The S-300V places a greater emphasis on the ABM, with the dedicated 9M82 "SA-12B Giant" Anti-Ballistic missile. This missile is larger and only two can be held on each TELAR. It also has a dedicated ABM radar – the 9S19 HIGH SCREEN phased array radar at battalion level. A typical S-300V battalion is made up out of a target detection and designation unit, guidance radar and up to 6 TELARs. The detection and designation unit consists of the 9S457-1 command post, a 9S15MV or 9S15MT BILL BOARD all-round surveillance radar and 9S19M2 HIGH SCREEN sector surveillance radar. The S-300V uses the 9S32-1 GRILL PAN multi-channel guidance radar. Four types of missile-launcher vehicles can be used with the system: 
  • Transporter erector and radar "TELAR" vehicles, which not only transport the missiles, but also fire and guide them. There are two models: the 9A83-1 TELAR holding four 9M83 GLADIATOR missiles and the 9A82 TELAR holding two 9M82 GIANT missiles.
  • Launcher/loader vehicles "LLV", which transport the missiles and can reload the TELARs, and also fire missiles under the control of a TELAR. There are two models: the 9A84 LLV holding two 9M83 GLADIATOR missiles and the 9A85 LLV holding two 9M82 GIANT missiles. 
S-300V system may be controlled by an upper level command post system 9S52 Polyana-D4 integrating it with Buk missile system into a brigade.
 
Tu-154 Russian Commercial Airlines
 
Siberia Airlines Flight 1812
 
Siberia Airlines Flight 1812 crashed over the Black Sea on 4 October 2001, en route from Tel Aviv, Israel to Novosibirsk, Russia. The plane, a Soviet-made Tupolev Tu-154, carried an estimated 66 passengers and 12 crew members. No one on board survived. The crash site is some 190 km west-southwest of the Black Sea resort of Sochi and 140 km north of the Turkish coastal town of Fatsa and 350 km east-southeast of Feodosiya, Ukraine.
 
Initial Information 
 
The Russian ground control center in Sochi suddenly lost contact with the airliner. Soon, the pilot of an Armenian plane crossing the sea nearby reported seeing the Russian plane explode before it crashed into the sea about 13:45hrs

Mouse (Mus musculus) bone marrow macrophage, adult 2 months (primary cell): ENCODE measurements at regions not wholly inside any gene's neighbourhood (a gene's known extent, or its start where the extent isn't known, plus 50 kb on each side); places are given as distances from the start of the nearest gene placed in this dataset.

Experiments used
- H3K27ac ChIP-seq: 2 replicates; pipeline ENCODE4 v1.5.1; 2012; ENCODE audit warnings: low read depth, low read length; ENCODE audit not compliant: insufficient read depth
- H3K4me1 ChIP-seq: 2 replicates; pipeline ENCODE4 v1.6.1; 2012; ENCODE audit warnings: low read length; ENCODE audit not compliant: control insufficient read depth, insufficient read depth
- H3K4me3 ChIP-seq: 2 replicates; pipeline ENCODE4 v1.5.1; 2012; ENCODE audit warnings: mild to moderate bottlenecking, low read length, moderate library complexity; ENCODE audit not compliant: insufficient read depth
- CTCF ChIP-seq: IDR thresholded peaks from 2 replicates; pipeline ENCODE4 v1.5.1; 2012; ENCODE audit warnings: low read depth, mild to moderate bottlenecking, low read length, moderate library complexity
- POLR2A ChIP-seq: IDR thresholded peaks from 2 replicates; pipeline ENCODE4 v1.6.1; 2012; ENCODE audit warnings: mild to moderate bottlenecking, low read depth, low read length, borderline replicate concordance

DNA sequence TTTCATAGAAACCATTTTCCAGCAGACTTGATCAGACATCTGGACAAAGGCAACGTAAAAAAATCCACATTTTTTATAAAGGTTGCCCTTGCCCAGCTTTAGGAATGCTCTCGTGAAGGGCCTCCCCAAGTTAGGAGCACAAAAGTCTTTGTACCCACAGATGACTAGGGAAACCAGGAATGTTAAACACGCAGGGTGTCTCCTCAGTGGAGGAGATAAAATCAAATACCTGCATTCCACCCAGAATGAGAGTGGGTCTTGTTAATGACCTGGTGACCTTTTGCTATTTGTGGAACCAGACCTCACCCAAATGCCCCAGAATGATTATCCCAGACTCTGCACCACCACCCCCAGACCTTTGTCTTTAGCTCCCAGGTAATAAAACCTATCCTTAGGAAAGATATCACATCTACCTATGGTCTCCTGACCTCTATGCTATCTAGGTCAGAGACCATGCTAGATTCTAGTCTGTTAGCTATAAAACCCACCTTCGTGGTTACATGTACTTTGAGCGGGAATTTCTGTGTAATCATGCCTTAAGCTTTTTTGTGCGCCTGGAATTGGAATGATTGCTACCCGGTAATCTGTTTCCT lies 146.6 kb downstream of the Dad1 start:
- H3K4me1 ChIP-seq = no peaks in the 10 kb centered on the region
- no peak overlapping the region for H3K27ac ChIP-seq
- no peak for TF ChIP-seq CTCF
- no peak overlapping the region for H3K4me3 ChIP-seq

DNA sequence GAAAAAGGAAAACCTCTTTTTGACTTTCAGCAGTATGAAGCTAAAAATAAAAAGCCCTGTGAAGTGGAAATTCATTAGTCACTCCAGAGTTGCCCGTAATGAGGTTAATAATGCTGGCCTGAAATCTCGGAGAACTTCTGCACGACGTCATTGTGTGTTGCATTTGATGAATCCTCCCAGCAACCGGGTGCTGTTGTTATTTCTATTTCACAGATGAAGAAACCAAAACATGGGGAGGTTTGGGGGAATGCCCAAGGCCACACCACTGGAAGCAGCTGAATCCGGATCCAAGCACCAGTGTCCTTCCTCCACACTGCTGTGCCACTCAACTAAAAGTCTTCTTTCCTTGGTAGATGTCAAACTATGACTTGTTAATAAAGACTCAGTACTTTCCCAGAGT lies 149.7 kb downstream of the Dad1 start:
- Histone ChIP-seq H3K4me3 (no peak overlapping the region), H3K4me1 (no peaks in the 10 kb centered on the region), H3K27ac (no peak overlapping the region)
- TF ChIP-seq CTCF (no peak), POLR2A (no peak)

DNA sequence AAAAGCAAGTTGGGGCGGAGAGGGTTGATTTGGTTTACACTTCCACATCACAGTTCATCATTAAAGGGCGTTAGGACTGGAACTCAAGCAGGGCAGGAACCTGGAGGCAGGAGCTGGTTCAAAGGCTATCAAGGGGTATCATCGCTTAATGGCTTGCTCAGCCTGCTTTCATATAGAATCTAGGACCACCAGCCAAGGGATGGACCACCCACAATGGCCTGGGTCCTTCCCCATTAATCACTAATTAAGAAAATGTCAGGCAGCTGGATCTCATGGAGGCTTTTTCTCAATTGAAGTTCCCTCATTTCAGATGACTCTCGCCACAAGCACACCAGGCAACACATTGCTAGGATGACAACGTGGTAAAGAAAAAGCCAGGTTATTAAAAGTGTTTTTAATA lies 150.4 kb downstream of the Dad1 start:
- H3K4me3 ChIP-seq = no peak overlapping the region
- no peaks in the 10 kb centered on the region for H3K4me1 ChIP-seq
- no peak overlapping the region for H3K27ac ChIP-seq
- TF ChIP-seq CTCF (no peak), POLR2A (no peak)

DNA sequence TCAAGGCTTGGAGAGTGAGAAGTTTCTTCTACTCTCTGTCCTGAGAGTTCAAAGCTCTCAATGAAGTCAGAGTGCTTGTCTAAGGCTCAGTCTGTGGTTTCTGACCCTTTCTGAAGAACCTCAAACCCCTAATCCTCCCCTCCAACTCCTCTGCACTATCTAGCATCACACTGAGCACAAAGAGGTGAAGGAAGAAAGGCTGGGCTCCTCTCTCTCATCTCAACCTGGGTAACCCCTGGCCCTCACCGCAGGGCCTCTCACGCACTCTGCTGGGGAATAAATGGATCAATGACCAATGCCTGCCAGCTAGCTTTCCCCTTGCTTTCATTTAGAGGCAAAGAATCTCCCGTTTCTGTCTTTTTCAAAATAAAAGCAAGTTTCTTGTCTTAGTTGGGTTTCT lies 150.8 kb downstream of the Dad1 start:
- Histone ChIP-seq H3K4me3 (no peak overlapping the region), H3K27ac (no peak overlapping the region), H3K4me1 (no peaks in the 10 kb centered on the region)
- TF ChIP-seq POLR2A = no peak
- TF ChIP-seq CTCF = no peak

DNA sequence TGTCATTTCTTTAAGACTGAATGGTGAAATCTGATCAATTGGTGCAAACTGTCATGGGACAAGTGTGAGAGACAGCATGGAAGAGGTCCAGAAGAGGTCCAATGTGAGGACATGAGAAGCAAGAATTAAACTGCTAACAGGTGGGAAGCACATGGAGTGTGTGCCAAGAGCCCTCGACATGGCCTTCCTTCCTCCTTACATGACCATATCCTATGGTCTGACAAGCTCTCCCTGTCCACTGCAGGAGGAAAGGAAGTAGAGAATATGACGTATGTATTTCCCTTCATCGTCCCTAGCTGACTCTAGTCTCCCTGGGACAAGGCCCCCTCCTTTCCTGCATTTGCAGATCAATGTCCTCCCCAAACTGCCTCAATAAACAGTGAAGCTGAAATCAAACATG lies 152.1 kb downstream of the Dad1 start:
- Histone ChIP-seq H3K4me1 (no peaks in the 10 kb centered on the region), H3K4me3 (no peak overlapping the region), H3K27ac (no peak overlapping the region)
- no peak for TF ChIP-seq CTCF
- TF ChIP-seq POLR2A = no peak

Moscow time "09:45hrs GMT".
 
Initial Reaction
 
Occurring less than a month after the 11 September 2001 attacks, the crash was initially thought to be an act of terrorism. Nicholas Esterhazy, in an editorial in the Johns Hopkins Newsletter, speculated that, while Israeli and Russian intelligence immediately suspected a terrorist attack, US intelligence reported that the crash was due to an errant S-200 "also known in the West as an SA-5 Gammon" surface to air missile fired as part of a Ukrainian Air Defense Forces exercise staged off Cape Onuk or "Chuluk" in Crimea. Esterhazy considered this hypothesis unlikely due to the missile's range and safety-features. He noted that the missile, with a range of 240km "150 miles" could not have struck the plane which was more than 320 km away from the missile launch site. 
 
Russian officials initially dismissed the American claim as "unworthy of attention, "and Russian President Vladimir Putin told the press the next day that "the weapons used in those exercises had such characteristics that make it impossible for them to reach the air corridor through which the plane was moving. "Ukrainian military officials initially denied that their missile had brought down the plane; they reported that the S-200 had been launched seawards and had successfully self-destructed. Indeed, Defense Ministry spokesman Konstantin Khivrenko noted that "neither the direction nor the range (of the missiles) correspond to the practical or theoretical point at which the plane exploded."
 
Subsequent Investigation